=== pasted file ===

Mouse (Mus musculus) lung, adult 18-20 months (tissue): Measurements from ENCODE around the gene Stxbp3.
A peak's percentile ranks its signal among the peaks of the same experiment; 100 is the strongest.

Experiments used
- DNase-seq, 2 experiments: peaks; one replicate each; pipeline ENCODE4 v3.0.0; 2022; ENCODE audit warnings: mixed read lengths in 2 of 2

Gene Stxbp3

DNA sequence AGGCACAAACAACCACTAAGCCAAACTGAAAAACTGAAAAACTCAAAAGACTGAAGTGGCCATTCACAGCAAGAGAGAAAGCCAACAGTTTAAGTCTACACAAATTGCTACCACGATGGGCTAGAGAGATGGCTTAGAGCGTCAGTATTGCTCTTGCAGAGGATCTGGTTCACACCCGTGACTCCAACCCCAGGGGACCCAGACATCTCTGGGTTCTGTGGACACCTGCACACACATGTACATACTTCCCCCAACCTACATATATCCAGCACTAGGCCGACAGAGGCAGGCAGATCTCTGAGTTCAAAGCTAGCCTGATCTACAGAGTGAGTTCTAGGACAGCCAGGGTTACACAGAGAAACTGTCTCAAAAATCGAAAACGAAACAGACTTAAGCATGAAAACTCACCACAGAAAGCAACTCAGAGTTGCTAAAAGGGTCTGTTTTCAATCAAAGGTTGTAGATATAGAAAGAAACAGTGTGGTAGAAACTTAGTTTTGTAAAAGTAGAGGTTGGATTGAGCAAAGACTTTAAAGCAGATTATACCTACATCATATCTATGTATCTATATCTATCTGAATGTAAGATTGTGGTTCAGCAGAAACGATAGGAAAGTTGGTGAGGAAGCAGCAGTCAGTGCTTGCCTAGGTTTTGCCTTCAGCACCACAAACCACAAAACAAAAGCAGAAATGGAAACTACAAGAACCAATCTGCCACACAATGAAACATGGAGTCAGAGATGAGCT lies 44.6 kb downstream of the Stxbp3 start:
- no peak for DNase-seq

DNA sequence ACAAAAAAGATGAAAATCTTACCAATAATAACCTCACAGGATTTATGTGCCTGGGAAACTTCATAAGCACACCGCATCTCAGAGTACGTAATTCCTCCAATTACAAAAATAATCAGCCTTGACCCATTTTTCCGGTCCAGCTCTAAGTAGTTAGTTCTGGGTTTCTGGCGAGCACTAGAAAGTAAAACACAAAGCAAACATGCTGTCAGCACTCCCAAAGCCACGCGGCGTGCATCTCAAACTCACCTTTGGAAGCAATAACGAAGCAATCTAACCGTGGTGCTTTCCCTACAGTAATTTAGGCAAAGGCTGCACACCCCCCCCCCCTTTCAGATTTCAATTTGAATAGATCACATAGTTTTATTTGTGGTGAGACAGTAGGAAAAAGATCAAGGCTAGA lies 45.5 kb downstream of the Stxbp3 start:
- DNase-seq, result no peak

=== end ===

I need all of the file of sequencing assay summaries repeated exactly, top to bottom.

Mouse (Mus musculus) lung, adult 18-20 months (tissue): Measurements from ENCODE around the gene Stxbp3.
A peak's percentile ranks its signal among the peaks of the same experiment; 100 is the strongest.

Experiments used
- DNase-seq, 2 experiments: peaks; one replicate each; pipeline ENCODE4 v3.0.0; 2022; ENCODE audit warnings: mixed read lengths in 2 of 2

Gene Stxbp3

DNA sequence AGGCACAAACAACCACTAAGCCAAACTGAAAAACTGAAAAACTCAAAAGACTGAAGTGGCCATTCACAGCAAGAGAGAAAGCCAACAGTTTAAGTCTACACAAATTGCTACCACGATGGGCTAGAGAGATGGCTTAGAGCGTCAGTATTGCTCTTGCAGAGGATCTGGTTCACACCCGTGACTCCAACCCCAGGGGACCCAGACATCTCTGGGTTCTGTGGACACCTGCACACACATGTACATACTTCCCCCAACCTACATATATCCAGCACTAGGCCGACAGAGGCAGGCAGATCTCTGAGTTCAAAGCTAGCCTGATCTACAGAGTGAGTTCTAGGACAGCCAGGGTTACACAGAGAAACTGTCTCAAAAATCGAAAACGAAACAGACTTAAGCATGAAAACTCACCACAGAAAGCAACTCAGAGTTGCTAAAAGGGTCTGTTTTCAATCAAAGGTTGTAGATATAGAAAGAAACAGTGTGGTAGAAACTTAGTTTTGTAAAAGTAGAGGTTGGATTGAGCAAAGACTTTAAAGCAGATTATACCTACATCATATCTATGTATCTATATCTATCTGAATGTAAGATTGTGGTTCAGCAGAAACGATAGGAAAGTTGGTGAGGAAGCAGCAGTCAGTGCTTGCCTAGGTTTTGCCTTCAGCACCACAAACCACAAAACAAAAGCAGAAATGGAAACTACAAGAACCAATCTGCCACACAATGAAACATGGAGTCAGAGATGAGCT lies 44.6 kb downstream of the Stxbp3 start:
- no peak for DNase-seq

DNA sequence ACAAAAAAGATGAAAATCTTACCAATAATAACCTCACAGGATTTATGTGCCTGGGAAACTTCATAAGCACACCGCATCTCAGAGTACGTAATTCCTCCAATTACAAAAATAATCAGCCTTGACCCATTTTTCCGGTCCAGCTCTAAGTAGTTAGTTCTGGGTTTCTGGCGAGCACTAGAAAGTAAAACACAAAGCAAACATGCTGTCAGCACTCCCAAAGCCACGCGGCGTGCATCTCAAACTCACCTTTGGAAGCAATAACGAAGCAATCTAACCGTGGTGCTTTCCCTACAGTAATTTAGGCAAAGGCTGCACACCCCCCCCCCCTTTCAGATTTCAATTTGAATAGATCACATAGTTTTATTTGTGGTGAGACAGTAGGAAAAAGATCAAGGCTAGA lies 45.5 kb downstream of the Stxbp3 start:
- DNase-seq, result no peak